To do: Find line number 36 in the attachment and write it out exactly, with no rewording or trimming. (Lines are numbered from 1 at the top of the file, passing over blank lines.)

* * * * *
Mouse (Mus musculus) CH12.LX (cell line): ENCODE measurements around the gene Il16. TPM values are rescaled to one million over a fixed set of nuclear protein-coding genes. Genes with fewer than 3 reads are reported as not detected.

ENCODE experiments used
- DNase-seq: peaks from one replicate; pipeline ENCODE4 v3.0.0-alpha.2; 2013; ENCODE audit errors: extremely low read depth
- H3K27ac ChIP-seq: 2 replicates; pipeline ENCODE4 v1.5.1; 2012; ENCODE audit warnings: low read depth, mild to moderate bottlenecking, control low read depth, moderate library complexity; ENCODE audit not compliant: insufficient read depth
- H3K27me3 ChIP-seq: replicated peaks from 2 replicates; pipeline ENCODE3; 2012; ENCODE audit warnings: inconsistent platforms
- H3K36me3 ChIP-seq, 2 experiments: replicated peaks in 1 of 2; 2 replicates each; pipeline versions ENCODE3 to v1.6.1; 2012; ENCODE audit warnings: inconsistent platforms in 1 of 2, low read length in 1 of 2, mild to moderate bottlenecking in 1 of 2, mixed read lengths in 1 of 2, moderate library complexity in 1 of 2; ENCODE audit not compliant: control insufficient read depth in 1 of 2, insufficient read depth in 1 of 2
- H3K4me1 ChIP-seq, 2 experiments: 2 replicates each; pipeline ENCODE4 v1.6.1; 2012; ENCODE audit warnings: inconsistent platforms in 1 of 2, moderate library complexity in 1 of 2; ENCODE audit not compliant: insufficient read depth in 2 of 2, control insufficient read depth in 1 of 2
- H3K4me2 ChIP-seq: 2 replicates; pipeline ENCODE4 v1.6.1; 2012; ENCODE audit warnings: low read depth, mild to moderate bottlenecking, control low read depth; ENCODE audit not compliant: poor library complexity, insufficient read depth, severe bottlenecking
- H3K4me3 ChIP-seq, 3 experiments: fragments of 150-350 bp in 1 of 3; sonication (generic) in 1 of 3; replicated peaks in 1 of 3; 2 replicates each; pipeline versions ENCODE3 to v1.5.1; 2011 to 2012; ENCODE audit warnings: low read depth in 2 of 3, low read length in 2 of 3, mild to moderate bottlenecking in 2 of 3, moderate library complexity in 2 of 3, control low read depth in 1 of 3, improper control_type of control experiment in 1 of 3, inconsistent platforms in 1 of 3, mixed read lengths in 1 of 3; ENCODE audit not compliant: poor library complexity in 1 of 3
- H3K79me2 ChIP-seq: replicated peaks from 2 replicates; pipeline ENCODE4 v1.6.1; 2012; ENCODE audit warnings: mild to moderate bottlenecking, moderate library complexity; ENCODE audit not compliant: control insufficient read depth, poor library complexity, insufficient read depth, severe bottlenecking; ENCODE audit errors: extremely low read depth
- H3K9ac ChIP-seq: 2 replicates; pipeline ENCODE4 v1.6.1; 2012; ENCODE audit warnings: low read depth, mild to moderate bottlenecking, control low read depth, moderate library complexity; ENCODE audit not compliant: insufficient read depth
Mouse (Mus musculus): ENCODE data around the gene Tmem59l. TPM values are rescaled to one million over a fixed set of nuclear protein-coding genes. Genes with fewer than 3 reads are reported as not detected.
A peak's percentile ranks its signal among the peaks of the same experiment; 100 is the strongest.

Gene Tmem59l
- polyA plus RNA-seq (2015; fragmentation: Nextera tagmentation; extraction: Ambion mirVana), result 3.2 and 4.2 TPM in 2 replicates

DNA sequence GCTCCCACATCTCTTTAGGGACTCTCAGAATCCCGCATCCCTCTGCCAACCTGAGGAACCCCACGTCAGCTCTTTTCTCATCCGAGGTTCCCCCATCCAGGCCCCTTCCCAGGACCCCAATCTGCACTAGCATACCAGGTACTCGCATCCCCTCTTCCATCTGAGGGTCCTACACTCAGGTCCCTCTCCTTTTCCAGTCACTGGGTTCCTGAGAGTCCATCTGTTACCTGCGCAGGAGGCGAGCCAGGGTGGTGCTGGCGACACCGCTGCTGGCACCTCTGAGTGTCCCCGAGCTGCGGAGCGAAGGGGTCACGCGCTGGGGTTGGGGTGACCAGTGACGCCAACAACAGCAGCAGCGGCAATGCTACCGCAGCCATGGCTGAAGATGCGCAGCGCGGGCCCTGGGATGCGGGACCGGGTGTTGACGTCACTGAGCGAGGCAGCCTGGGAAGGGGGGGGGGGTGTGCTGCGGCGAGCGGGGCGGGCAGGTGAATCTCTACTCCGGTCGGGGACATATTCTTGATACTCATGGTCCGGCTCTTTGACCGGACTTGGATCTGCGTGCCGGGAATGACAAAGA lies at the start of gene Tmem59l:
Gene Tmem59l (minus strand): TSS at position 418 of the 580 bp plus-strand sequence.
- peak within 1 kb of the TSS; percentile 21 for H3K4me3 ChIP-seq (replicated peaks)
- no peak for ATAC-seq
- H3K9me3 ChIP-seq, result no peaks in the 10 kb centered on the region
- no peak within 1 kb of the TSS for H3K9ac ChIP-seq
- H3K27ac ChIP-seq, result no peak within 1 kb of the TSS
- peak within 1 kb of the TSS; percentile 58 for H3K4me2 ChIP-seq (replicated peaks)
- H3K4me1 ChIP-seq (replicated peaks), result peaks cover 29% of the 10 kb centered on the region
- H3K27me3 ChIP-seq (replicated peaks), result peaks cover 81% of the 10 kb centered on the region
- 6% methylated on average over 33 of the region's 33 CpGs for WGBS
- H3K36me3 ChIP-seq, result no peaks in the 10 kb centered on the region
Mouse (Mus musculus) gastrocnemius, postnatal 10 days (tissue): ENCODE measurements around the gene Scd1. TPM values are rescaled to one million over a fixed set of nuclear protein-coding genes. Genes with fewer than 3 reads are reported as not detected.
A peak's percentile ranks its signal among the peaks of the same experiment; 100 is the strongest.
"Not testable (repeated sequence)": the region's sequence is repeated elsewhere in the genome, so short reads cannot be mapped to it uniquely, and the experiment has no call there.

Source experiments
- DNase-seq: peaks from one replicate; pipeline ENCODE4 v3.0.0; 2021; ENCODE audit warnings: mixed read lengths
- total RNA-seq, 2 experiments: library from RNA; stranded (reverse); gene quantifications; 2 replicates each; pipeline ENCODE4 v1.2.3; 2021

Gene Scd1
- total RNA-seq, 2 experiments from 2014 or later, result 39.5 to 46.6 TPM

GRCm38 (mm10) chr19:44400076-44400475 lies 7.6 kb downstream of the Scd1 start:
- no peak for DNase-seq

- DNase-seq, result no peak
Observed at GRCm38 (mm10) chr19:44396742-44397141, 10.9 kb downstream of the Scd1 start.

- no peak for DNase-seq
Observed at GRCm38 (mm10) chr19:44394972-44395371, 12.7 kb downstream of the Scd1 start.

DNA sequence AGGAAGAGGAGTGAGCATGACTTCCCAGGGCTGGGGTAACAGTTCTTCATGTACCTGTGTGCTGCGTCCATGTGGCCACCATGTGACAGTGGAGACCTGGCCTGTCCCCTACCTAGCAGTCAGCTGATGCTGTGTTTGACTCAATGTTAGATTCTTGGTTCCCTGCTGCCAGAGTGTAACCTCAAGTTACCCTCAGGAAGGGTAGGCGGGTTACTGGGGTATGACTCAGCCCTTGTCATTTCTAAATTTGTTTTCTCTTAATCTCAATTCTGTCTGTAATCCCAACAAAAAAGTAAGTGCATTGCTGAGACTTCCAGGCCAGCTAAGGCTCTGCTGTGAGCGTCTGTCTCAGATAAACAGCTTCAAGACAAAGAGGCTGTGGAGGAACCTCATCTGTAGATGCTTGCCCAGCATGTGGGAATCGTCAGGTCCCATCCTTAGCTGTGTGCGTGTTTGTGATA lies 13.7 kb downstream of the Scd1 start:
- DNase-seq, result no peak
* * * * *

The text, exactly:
GRCm38 (mm10) chr19:44400076-44400475 lies 7.6 kb downstream of the Scd1 start: